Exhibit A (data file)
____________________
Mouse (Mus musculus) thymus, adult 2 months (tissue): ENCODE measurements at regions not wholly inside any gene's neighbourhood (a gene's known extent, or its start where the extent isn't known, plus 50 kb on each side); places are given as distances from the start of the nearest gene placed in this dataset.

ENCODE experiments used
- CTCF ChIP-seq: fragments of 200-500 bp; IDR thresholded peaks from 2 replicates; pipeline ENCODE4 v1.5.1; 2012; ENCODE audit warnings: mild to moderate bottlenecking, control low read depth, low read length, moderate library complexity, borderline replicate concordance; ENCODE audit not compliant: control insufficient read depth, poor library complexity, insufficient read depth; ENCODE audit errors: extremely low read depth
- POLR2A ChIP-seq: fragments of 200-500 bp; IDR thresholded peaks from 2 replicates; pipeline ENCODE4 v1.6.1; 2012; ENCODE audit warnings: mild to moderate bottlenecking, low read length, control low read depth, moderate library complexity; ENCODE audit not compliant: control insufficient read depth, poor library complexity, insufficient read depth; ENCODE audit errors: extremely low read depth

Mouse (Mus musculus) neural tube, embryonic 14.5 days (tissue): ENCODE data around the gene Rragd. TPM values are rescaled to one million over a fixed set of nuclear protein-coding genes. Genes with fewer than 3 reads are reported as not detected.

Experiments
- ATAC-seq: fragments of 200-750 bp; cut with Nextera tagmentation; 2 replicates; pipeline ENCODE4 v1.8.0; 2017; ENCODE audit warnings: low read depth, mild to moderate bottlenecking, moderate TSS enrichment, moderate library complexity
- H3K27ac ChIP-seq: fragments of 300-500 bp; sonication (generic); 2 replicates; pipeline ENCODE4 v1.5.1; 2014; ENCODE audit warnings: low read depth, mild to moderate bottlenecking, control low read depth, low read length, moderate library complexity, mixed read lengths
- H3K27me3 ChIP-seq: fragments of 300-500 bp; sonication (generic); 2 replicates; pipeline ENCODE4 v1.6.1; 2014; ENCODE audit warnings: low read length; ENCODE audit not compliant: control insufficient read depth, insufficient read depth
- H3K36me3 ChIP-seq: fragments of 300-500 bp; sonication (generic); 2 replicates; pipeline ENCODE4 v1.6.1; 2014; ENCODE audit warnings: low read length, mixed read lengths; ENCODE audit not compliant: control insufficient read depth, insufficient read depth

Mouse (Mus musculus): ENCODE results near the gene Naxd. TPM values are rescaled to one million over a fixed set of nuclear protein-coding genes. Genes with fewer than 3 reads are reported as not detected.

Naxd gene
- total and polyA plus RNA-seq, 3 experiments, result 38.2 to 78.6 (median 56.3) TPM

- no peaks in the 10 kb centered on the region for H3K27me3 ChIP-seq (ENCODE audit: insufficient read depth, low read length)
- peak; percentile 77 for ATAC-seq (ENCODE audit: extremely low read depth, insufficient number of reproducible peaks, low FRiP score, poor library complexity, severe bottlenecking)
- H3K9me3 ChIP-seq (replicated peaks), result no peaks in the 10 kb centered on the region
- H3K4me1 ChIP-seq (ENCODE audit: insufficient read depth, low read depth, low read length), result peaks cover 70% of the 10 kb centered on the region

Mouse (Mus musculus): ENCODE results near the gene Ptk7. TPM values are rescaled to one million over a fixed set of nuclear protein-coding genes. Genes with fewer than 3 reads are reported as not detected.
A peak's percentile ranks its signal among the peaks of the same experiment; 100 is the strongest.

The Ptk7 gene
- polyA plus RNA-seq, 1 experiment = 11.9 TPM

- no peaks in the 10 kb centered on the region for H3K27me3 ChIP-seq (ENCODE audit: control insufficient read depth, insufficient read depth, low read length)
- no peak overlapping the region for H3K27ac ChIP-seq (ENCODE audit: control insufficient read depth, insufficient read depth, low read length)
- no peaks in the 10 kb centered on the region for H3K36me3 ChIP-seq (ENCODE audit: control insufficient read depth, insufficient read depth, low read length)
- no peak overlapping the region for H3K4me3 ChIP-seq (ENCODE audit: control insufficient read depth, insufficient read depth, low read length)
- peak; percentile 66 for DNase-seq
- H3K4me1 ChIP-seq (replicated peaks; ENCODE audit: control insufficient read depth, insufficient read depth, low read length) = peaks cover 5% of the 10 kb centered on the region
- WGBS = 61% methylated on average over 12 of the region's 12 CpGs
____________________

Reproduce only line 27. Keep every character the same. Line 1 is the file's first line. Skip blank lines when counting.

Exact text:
- H3K4me1 ChIP-seq (replicated peaks; ENCODE audit: control insufficient read depth, insufficient read depth, low read length) = peaks cover 5% of the 10 kb centered on the region